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From here you can put wax-moth deterrent called Paradichlorobenzene (more commonly known as PDB, because try saying that shit after a couple of beers) on a piece of paper on top of the boxes and then seal it all up, but I saw this fancy drawer on one of the beekeeping sites and had to buy it (so I could deconstruct it and build more for myself later, obv…)

PDB basically like mothballs (except there are chemicals in actual mothballs that aren’t good for bees) and acts as a fumigant to kill any wax moth larve that hatch. So you need a sealed tower of boxes (hence the painters tape) with the PDB on top.

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This drawer insert is awesome because PDB should be refilled every few weeks as it evaporates, and instead of needing to untape the stack to refill, I can just pull out the drawer.

Ingenious.

So the bees are tucked up and guarded from mice for the winter, the boxes are stored in the garage– hopefully safe from wax moths– and I’ve got enough honey to get me through until next year. All in all, I’d call my first year of beekeeping a success!

End of the Garden 2015
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    Comments

  • Anne


    Cool.

  • nadine


    God I’m so confused. You had to leave them 100 lbs of honey? Each box? So you had to buy double the honey that you harvested? Honey is not cheap. This does not seem very cost effective. Or productive. How do you get more honey than our need to buy? And don’t the bees know it’s not “their” honey? I would do this for an interesting hobby and an education but I’m trying to understand when it might become a win win. Anyway I hope your little guys make it. It seems like you did everything could. And more.

    • Laura C


      She just didn’t harvest all the honey they made. 100 lbs is what she left behind.

    • Lou


      I think Kit means that she didn’t take all of the bees’ honey. She left them a ton of what they created rather than taking it all for human consumption.

  • Jess


    That’s kind of you to leave the broccoli up for them! Another great late source of food is pineapple sage. It’s an annual for us here in zone 6 but it doesn’t start flowering until October. It’s covered in bright red tubular flowers that are really pretty; our plants are absolutely covered in honeybees right now. If you protect the plants from frost (plant them against a shed or house) they will flower until hard freeze. Hummingbirds like them too.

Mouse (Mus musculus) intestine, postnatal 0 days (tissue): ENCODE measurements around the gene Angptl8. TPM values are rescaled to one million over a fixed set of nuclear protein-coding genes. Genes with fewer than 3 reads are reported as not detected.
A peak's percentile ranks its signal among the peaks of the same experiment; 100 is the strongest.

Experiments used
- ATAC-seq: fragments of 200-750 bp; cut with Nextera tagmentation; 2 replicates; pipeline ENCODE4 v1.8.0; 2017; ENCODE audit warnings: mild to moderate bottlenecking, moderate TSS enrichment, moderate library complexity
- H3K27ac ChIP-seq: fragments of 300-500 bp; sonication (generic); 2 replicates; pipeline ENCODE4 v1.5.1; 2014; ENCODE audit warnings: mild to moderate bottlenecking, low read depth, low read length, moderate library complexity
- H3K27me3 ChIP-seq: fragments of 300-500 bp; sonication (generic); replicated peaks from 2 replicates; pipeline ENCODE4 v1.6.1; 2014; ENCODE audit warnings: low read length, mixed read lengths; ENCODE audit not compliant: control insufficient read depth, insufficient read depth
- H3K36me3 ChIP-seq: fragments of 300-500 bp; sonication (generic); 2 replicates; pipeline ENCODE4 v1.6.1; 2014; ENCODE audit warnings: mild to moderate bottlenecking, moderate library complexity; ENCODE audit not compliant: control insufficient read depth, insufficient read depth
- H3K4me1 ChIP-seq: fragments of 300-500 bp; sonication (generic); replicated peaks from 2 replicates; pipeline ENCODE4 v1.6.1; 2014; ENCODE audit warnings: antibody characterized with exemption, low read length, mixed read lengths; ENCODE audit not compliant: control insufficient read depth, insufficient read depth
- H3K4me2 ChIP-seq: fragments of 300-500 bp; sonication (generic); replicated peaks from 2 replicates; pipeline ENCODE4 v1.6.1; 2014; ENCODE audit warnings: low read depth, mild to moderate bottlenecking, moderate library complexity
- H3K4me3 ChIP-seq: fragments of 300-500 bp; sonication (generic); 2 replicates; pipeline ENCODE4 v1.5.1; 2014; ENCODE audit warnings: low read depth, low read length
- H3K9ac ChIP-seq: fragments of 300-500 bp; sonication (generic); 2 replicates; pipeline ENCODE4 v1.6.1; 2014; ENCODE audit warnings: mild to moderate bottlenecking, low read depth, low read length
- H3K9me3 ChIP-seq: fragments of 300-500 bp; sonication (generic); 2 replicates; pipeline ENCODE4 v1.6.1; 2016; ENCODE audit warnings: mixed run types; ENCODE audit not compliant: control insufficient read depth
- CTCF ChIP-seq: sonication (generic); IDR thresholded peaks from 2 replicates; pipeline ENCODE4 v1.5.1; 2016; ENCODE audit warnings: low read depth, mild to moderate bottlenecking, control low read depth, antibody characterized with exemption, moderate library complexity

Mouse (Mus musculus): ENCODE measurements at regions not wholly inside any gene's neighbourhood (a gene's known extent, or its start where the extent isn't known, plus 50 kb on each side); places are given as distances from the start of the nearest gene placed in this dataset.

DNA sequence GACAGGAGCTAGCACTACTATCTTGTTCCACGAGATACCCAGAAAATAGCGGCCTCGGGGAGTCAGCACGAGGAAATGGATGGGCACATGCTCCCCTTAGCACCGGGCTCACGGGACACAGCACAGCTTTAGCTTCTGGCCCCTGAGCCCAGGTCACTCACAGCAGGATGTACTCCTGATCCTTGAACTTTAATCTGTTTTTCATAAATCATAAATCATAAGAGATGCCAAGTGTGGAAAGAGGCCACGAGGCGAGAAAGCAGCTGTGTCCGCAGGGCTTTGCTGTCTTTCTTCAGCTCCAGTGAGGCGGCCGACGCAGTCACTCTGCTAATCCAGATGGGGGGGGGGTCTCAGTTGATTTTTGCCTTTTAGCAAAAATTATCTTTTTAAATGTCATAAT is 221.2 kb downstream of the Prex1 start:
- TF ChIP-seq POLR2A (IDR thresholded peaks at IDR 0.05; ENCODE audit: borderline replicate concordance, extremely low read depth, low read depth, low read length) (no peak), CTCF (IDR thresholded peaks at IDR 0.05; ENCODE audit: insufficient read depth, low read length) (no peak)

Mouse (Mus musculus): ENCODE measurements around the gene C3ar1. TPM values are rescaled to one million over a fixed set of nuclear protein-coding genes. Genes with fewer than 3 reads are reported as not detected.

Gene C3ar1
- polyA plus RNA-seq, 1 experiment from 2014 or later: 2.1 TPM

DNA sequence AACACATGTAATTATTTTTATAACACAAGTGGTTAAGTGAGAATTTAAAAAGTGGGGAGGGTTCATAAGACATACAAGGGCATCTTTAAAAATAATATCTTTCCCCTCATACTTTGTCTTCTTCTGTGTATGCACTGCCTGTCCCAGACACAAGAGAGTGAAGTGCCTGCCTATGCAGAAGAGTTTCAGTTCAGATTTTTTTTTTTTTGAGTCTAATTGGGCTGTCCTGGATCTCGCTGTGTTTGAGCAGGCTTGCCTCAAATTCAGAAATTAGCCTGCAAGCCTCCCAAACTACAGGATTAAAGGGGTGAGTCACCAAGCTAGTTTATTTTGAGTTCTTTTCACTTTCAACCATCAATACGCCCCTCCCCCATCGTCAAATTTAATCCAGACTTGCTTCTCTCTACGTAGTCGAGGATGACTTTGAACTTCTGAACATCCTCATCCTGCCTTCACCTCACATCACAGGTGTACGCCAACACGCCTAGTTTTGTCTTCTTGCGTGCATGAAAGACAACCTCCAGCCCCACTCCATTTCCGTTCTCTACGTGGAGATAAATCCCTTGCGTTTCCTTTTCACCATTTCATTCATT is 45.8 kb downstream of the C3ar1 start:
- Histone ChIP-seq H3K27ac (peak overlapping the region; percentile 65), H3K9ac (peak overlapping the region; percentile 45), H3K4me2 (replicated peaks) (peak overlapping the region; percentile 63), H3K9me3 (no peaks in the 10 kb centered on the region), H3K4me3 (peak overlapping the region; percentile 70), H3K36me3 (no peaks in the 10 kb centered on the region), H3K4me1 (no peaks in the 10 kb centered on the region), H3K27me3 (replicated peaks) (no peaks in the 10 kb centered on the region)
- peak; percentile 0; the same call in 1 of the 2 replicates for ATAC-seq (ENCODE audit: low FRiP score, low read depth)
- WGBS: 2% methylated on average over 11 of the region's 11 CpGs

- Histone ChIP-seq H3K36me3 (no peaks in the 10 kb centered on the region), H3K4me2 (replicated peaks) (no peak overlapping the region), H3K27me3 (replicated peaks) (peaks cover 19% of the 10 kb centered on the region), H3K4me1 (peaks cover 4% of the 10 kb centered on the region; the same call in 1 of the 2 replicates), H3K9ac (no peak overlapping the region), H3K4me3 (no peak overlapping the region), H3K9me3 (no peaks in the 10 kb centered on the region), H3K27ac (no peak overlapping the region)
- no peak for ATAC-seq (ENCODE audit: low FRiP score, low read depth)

• Q


    Nadine, she didn’t have to buy honey for them, she just didn’t harvest all that they produced. You can look back to her previous bee keeping posts and see how she only harvested 1/3 to 1/2 of the honey the bees made, leaving the rest behind for them to eat over winter.

  • Jack


    Pretty awesome!
    I read your back posts on nugget and mini additions….kinda funny(two mini P/U box long road trip) indeed but hey! Where there’s a will…there’s a way and What about baby chicks is there not to love, and they grow up feeding you and helping you with farm projects out in the yard

    :)

  • Nine Dark Moons


    i screamed when i read this because right when i was looking at the photo of the honey supers with the bees cleaning off the honey, a big, fat fruit fly landed on my computer screen and started crawling across the picture. it looked like the bees were alive. stupid half-asleep brain!
    fascinating all the steps involved, love how you winterized the boxes and hives! i think hay bales would be much appreciated by the bees as a wind break :)

    • Lou


      hahaha!

  • Sarah in Illinois


    Bees are so fascinating! I still want to raise them sometime in the future! I have so much to learn, and a fiance to convince!

  • Laura


    I really need one of those cool little drawers. Wax moths got all my wax last year because I was trying to avoid using the crystals in one of my more hippie non-treating moments. I swear I never learn. Where did you get it? Checked a couple of the big suppliers and didn’t see one.

    Beekeeping is so different in Texas – we can get by with much less honey stores – usually just a medium above a deep brood nest, but you almost never get any honey to take in a first year hive either. I love my bees. It is such a fun hobby.

  • Tracy


    Thanks so much for this post! I really do think this is fascinating, and was terribly curious about how they would survive in the cold!

  • Cindi


    Kit,
    Thank you so much for describing the process for wintering your hives. This is wo very interesting. It may be something I try on a small scale in the future. I think the hay bales would be a welcome windblock and I love the idea of planting the bee’s their own broccoli or flower beds :-) Just facinating!